- Acquisition of holdings – Guatemala authorizes all acquisitions of majority stakes in a company’s capital. You must follow the restrictions of the various sectors, such as shipbuilding, aviation, and press for security and independence.
- Obligation to declare – A new legal framework protects foreign investors in Venezuela, primarily through dispositions mentioned in the Decree 2095.
Is it a good time to invest in Venezuela?
With all the support from the Venezuelan government, it is still not a good time to invest in Venezuela. The political and economic turmoil of this county had transformed it into a skeleton. Of course, if you can wait and watch the condition get better over a decade or two, you may still invest in assets as they are relatively available for a cheap rate now. But if you are one of those who want to see significant ROI within a year or maybe 5 years, then this is not the time to invest.
The risk factor is too high right now, and it will most likely go against you. Even the Orinoco crude that Venezuela exports are full of impurities, making the oil almost worthless. The oil companies operating in the country don’t have enough money to add thinners to improve oil quality.
Does Venezuela have a stock market?
Venezuela’s infamous Caracas Stock Market Index is the only stock market operating in the country. But it has skyrocketed by almost 200,000%. The main issue with the Caracas Stock Market Index is it trades in Bolivars and not Dollars. 2018 saw the Caracas Stock Market Index perform the worst in dollars that got the market crashed by 94%. Investors during that time had lost almost everything. But there are still people who believe the market will go up in the next few years.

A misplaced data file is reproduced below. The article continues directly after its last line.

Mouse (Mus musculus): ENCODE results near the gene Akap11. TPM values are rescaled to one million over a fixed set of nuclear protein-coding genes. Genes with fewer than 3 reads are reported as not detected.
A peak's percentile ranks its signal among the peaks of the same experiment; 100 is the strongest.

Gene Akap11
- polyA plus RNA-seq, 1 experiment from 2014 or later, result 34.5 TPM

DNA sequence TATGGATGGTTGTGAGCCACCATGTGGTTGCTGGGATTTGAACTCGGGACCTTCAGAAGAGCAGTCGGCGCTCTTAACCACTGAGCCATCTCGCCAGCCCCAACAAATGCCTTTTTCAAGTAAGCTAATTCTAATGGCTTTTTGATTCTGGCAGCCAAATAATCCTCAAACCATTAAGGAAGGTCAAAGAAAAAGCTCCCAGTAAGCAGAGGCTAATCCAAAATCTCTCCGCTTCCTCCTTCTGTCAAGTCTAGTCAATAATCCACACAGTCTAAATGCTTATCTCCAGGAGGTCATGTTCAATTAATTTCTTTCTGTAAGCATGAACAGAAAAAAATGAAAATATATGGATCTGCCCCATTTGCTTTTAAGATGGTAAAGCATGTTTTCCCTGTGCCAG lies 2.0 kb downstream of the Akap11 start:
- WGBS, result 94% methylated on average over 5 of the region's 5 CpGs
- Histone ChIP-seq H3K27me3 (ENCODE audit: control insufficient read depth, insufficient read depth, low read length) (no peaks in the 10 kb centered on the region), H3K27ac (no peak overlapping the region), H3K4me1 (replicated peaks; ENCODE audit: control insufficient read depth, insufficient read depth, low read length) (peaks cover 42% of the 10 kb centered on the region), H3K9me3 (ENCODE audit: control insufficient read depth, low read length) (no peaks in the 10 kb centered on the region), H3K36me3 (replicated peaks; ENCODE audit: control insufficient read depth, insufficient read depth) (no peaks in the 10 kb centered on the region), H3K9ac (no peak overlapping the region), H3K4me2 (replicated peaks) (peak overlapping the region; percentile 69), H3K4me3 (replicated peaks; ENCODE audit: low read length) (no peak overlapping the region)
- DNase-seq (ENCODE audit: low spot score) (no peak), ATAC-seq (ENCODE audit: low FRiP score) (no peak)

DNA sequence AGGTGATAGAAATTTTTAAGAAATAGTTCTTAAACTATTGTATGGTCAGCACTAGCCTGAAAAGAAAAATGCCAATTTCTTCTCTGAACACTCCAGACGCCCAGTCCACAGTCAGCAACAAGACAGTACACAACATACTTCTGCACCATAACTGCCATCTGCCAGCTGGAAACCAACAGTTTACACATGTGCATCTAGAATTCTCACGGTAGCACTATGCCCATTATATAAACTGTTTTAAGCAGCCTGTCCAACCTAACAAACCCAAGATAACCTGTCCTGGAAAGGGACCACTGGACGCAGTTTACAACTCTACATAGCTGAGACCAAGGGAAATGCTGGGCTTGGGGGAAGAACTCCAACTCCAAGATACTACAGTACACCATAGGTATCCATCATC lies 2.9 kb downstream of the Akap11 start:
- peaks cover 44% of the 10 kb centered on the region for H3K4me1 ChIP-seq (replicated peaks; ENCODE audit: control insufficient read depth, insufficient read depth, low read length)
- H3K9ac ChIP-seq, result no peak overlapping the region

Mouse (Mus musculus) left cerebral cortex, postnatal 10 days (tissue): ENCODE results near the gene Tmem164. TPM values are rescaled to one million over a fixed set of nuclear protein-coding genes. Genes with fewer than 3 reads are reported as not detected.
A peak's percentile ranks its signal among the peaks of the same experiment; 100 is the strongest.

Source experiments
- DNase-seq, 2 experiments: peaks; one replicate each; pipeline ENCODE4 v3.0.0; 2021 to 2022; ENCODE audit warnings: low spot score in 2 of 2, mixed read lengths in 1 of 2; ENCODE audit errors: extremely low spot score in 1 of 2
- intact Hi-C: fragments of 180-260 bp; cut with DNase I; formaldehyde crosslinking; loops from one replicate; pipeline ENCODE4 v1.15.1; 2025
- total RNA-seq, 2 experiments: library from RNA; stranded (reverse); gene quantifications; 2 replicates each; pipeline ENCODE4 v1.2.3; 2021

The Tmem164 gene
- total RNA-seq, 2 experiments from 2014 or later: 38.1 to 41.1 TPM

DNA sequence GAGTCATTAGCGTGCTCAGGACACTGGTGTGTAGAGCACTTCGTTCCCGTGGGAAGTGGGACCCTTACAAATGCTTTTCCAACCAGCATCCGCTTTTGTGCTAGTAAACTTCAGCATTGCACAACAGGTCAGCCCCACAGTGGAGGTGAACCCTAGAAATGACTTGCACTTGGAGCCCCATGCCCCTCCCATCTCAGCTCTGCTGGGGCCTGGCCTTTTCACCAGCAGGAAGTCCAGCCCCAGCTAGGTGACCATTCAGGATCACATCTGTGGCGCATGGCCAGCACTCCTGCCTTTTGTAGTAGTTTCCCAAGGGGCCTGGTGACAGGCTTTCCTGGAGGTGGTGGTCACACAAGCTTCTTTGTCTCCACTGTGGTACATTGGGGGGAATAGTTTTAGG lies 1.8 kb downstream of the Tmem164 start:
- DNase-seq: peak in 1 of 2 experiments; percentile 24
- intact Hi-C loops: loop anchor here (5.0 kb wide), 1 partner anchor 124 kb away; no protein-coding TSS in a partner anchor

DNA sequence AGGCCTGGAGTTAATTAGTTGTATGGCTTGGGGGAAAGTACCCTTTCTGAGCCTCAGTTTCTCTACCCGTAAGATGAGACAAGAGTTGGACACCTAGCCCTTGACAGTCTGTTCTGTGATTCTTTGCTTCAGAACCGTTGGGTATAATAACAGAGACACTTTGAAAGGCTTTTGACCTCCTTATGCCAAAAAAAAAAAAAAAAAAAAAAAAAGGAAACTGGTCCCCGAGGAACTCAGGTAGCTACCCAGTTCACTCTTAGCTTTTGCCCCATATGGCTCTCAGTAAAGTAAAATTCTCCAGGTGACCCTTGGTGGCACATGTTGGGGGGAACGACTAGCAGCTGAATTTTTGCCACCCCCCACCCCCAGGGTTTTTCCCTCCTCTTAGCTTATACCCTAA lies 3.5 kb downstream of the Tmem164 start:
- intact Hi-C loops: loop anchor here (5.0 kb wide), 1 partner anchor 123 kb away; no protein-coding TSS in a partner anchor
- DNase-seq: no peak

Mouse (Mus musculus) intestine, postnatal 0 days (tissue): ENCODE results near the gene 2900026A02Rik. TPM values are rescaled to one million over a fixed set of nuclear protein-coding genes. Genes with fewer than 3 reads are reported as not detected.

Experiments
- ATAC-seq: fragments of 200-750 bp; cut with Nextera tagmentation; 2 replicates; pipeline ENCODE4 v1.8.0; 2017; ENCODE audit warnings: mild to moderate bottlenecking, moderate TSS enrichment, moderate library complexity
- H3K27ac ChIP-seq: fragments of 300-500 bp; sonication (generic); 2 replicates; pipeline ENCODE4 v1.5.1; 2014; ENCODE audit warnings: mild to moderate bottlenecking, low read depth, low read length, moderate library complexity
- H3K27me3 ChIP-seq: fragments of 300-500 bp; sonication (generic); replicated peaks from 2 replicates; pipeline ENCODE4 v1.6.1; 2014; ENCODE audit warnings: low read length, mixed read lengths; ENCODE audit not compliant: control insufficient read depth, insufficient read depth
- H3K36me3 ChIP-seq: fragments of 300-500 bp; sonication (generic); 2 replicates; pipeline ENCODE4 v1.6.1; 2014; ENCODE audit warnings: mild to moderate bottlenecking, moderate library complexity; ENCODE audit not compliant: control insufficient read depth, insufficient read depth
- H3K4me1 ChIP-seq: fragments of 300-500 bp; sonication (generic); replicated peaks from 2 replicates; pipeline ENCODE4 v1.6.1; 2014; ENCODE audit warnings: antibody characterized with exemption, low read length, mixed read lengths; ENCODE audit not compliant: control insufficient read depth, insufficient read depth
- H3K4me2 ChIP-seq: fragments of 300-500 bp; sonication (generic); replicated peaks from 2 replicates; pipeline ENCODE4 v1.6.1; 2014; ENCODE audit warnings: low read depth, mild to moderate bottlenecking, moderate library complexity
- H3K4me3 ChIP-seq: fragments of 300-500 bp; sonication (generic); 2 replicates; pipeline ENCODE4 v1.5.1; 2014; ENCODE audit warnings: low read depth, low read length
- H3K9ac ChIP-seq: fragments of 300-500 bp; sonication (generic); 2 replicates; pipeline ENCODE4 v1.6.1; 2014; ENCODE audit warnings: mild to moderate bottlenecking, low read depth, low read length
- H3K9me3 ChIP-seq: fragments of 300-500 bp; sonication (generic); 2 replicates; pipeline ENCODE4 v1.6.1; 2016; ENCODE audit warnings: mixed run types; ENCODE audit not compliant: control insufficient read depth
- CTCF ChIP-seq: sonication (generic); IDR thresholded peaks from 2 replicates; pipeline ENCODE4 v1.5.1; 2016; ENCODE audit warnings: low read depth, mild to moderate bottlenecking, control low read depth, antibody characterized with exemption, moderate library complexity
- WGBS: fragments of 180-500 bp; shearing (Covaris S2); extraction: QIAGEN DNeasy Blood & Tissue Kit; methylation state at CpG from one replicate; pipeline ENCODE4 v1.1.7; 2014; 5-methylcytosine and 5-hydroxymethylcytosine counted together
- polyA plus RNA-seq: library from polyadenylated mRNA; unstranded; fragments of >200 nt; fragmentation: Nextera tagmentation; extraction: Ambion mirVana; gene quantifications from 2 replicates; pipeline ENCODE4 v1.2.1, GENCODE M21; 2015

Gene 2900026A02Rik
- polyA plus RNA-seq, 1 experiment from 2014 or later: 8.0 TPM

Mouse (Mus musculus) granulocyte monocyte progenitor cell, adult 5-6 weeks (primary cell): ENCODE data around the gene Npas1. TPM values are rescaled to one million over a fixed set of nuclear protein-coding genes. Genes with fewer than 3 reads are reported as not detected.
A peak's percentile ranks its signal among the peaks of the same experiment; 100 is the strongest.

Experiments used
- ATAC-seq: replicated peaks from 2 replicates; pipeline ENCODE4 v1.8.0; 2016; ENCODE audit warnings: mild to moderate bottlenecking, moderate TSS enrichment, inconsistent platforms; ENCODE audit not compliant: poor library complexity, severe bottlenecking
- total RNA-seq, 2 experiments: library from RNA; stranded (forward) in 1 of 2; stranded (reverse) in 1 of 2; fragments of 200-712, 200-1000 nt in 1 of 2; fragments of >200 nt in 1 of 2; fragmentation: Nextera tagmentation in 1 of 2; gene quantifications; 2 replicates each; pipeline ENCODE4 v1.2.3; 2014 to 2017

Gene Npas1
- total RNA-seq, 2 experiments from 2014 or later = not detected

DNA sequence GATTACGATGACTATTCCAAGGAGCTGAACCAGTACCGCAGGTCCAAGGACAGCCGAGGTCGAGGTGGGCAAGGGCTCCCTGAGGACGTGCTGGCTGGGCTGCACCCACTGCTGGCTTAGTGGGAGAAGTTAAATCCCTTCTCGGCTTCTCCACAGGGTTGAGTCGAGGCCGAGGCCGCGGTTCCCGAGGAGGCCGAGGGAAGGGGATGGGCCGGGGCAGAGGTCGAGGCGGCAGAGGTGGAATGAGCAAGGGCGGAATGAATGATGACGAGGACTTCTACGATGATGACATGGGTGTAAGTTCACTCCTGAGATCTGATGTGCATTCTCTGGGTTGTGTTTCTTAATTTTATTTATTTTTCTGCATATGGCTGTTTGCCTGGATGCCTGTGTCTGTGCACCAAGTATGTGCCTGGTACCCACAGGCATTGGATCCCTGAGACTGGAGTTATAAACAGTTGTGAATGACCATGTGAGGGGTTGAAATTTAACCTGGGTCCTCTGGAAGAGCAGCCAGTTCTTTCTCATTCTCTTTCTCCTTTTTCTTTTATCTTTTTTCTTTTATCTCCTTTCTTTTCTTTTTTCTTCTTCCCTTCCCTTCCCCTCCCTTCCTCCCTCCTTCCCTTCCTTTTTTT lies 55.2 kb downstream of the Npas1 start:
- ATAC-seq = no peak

According to Chuck Thompson, a Socionomic Institute analyst, negative social mood trends reflect the stock market prices. The rise in social unrest, dissatisfaction with political leaders, various diseases, crime rates, and engender recessions contribute to the decline of the Caracas Stock Market. Chuck Thompson also points out that the Socialists United Party is to blame for this economic destruction and downfall of the only stock market in Venezuela.
Venezuelan citizens are already calling for Nicolas Maduro, the President, to step down, as the country’s Great Depression hits the third year. Although the stock market is practically worthless, one bond still exists that doesn’t come in the country’s default category: it’s the PdVSA 2020 issue.
The head of research of the Ashmore Group, Jan Dehn, indicates that regime change is the only way to revive Venezuela’s stock market. In 2019, the JP Morgan Emerging Markets Bond Index GD USD-denominated bond index reached 43.3%, the highest in recent times. But even these bonds have become penny stocks in 2020. Investors are not sure whether these investments will go in their favor or not. The results depend on geopolitical conditions.
What is the minimum wage in Venezuela?
The global economic disruptions have had an impact on the minimum wage structure in Venezuela also. Nicolas Maduro, the Venezuelan President, ordered a minimum wage hike right at the start of 2020, boosting the basic salary to 250,000 Bolivars. This is equal to $3.61. You will be surprised to know that this was a 67% salary hike. This should give you an idea of how low the minimum wage structure was in the country.
Apart from raising the basic salary by 250,000 Bolivars, the President also announced an additional 200,000 bolivars for food bonus to deal with Venezuela’s hyperinflation. The last time Maduro had increased the wage by 150,000 Bolivars, people could still buy 4 kg of beef in a month. But the recent hikes are not enough to buy even 1 kg of beef. The condition is so poor that most people could not feel the hike’s effect on minimum wages.